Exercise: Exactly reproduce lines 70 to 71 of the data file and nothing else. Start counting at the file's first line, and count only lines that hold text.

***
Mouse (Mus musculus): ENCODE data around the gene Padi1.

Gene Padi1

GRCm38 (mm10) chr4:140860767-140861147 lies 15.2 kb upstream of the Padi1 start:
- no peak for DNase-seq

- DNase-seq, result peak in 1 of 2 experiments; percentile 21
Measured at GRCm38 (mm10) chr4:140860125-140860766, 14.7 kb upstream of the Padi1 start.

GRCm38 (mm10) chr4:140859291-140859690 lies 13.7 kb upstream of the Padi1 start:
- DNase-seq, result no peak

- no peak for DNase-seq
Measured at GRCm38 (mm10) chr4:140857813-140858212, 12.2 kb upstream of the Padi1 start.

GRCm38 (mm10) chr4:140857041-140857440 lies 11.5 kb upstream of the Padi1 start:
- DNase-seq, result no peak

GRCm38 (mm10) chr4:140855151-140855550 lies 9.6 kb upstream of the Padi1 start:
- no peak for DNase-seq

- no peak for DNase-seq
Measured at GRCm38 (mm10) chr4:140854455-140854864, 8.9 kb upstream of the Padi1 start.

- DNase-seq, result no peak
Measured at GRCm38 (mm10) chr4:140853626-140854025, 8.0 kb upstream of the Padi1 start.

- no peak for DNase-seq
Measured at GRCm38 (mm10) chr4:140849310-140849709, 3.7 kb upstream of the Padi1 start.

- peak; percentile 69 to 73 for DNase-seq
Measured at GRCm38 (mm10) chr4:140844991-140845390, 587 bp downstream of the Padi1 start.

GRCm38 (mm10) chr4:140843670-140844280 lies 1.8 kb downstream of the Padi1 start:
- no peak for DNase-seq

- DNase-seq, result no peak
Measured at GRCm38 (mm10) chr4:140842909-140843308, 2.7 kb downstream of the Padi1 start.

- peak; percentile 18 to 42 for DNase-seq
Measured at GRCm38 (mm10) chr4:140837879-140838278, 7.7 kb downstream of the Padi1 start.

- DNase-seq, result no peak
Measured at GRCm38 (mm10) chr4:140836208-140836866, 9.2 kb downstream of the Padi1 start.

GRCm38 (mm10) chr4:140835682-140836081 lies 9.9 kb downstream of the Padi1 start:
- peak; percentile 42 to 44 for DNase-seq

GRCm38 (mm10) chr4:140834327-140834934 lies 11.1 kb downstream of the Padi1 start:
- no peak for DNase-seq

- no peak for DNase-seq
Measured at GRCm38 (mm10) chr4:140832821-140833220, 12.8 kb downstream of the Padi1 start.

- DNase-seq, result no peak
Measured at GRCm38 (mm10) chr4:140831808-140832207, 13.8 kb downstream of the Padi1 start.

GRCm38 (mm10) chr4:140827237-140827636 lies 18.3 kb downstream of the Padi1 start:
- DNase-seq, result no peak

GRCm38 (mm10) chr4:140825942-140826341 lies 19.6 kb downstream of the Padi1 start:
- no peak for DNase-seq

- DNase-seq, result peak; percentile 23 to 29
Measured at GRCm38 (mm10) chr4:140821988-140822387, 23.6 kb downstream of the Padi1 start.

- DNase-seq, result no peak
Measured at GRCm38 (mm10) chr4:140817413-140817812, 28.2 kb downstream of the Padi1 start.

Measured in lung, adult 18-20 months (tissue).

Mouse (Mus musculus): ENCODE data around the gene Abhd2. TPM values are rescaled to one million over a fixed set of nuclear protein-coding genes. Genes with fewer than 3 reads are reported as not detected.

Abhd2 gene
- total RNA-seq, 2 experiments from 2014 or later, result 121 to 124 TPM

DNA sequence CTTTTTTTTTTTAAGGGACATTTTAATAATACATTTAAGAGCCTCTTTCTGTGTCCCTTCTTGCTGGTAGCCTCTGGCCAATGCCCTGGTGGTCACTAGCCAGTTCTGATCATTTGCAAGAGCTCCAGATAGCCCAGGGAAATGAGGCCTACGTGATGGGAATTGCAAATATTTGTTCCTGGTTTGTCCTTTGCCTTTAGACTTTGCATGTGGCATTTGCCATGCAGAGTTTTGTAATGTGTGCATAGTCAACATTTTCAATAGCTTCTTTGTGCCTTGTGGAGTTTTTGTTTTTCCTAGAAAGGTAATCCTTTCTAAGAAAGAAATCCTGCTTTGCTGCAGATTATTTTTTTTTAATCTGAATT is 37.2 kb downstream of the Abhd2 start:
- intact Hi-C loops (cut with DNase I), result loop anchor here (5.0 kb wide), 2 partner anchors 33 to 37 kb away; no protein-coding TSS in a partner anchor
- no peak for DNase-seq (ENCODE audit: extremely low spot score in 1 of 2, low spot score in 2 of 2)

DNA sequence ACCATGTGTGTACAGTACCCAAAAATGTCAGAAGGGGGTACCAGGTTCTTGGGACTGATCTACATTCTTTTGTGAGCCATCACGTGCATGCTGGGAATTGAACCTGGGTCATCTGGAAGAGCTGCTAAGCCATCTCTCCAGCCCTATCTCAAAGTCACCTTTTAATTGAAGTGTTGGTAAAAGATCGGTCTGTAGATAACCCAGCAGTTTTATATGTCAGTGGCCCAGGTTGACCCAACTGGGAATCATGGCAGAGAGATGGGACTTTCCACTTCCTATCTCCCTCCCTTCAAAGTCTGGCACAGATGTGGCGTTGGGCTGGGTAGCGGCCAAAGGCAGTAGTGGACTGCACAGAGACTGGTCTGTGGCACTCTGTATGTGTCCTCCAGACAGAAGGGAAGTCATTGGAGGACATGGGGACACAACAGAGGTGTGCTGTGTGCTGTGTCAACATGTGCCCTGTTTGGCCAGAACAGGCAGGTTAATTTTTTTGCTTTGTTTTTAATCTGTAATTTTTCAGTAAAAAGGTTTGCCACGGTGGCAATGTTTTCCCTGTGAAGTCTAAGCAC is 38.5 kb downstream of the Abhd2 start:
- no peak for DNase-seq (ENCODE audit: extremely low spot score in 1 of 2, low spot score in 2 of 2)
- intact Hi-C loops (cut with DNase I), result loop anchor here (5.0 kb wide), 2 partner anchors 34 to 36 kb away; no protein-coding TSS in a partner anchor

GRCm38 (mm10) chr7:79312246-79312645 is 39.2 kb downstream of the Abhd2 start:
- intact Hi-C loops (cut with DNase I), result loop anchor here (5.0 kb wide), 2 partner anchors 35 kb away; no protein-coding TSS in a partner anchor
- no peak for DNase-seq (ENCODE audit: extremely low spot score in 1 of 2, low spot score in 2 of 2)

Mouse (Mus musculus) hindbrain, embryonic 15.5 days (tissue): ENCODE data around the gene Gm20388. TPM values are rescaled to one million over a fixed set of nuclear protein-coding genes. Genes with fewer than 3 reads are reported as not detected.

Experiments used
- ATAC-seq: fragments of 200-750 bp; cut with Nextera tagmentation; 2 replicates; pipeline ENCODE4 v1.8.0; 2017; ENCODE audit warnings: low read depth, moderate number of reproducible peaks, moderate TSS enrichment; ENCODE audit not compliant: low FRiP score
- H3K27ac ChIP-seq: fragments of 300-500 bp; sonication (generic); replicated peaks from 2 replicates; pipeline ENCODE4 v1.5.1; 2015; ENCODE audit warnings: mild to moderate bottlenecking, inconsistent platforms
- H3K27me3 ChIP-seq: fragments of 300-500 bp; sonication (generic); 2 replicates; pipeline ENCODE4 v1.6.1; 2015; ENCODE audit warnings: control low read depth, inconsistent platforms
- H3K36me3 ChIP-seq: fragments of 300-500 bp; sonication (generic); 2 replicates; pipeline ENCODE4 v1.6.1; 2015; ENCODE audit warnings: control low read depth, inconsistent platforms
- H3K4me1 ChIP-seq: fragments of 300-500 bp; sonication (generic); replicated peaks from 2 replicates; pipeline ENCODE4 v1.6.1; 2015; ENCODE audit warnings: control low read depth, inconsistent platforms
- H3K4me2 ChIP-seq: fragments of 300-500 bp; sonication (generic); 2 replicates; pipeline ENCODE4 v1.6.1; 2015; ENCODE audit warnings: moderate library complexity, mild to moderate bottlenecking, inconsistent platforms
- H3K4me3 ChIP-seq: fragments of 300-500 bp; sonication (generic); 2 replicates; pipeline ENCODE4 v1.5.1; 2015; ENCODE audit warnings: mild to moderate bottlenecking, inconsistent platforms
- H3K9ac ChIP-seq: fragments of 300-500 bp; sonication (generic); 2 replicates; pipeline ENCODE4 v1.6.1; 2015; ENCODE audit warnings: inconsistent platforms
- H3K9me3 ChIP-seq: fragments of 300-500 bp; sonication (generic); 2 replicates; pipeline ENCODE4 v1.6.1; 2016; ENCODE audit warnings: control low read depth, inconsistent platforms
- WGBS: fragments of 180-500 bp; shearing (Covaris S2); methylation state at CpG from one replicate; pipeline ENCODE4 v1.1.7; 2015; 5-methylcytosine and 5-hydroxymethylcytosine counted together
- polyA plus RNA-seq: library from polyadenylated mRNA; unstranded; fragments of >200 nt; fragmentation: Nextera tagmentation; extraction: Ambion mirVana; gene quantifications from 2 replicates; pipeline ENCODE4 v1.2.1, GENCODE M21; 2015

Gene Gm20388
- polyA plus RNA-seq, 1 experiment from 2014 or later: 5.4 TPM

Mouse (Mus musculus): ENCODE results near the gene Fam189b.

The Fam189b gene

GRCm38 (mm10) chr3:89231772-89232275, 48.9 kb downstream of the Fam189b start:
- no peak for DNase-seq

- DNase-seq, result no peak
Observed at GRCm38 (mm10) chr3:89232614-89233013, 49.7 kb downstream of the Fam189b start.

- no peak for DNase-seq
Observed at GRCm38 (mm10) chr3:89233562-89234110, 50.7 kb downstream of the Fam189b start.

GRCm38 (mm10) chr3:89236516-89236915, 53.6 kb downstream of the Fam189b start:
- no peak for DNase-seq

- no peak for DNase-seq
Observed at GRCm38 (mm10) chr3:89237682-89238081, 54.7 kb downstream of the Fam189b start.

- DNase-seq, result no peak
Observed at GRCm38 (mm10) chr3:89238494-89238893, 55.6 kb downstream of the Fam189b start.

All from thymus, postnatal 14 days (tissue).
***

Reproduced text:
- H3K9me3 ChIP-seq: fragments of 300-500 bp; sonication (generic); 2 replicates; pipeline ENCODE4 v1.6.1; 2016; ENCODE audit warnings: control low read depth, inconsistent platforms
- WGBS: fragments of 180-500 bp; shearing (Covaris S2); methylation state at CpG from one replicate; pipeline ENCODE4 v1.1.7; 2015; 5-methylcytosine and 5-hydroxymethylcytosine counted together